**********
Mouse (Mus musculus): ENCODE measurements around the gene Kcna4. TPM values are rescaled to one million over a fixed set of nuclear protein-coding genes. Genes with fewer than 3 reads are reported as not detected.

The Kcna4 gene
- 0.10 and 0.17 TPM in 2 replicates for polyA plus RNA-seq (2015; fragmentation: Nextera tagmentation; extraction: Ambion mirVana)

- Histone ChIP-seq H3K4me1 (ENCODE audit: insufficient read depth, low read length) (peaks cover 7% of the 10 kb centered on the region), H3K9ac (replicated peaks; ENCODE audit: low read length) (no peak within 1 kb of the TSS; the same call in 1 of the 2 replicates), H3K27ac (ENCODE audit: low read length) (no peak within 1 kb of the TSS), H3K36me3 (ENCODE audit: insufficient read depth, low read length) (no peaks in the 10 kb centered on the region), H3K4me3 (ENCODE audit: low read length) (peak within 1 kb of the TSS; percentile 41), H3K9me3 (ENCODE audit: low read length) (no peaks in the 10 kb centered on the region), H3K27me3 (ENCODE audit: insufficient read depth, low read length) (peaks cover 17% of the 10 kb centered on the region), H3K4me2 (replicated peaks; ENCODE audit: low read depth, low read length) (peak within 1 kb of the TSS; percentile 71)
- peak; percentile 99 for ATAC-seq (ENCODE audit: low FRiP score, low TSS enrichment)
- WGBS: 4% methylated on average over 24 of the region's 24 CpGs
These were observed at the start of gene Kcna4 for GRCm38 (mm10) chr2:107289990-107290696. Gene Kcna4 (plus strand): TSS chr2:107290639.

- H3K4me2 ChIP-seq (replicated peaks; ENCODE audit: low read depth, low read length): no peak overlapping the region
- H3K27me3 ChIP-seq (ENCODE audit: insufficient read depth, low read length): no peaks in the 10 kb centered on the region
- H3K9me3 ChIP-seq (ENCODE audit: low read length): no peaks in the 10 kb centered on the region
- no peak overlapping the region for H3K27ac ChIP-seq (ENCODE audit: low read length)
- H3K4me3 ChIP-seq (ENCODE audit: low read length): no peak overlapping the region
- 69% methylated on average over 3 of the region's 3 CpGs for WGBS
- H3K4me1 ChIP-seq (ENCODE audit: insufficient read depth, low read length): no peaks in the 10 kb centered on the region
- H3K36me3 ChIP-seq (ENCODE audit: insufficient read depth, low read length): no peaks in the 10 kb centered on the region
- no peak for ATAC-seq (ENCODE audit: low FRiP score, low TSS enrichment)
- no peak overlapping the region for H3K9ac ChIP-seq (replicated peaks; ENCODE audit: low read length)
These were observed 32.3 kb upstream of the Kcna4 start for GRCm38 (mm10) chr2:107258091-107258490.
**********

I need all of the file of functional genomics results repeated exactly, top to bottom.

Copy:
Mouse (Mus musculus): ENCODE measurements around the gene Kcna4. TPM values are rescaled to one million over a fixed set of nuclear protein-coding genes. Genes with fewer than 3 reads are reported as not detected.

The Kcna4 gene
- 0.10 and 0.17 TPM in 2 replicates for polyA plus RNA-seq (2015; fragmentation: Nextera tagmentation; extraction: Ambion mirVana)

- Histone ChIP-seq H3K4me1 (ENCODE audit: insufficient read depth, low read length) (peaks cover 7% of the 10 kb centered on the region), H3K9ac (replicated peaks; ENCODE audit: low read length) (no peak within 1 kb of the TSS; the same call in 1 of the 2 replicates), H3K27ac (ENCODE audit: low read length) (no peak within 1 kb of the TSS), H3K36me3 (ENCODE audit: insufficient read depth, low read length) (no peaks in the 10 kb centered on the region), H3K4me3 (ENCODE audit: low read length) (peak within 1 kb of the TSS; percentile 41), H3K9me3 (ENCODE audit: low read length) (no peaks in the 10 kb centered on the region), H3K27me3 (ENCODE audit: insufficient read depth, low read length) (peaks cover 17% of the 10 kb centered on the region), H3K4me2 (replicated peaks; ENCODE audit: low read depth, low read length) (peak within 1 kb of the TSS; percentile 71)
- peak; percentile 99 for ATAC-seq (ENCODE audit: low FRiP score, low TSS enrichment)
- WGBS: 4% methylated on average over 24 of the region's 24 CpGs
These were observed at the start of gene Kcna4 for GRCm38 (mm10) chr2:107289990-107290696. Gene Kcna4 (plus strand): TSS chr2:107290639.

- H3K4me2 ChIP-seq (replicated peaks; ENCODE audit: low read depth, low read length): no peak overlapping the region
- H3K27me3 ChIP-seq (ENCODE audit: insufficient read depth, low read length): no peaks in the 10 kb centered on the region
- H3K9me3 ChIP-seq (ENCODE audit: low read length): no peaks in the 10 kb centered on the region
- no peak overlapping the region for H3K27ac ChIP-seq (ENCODE audit: low read length)
- H3K4me3 ChIP-seq (ENCODE audit: low read length): no peak overlapping the region
- 69% methylated on average over 3 of the region's 3 CpGs for WGBS
- H3K4me1 ChIP-seq (ENCODE audit: insufficient read depth, low read length): no peaks in the 10 kb centered on the region
- H3K36me3 ChIP-seq (ENCODE audit: insufficient read depth, low read length): no peaks in the 10 kb centered on the region
- no peak for ATAC-seq (ENCODE audit: low FRiP score, low TSS enrichment)
- no peak overlapping the region for H3K9ac ChIP-seq (replicated peaks; ENCODE audit: low read length)
These were observed 32.3 kb upstream of the Kcna4 start for GRCm38 (mm10) chr2:107258091-107258490.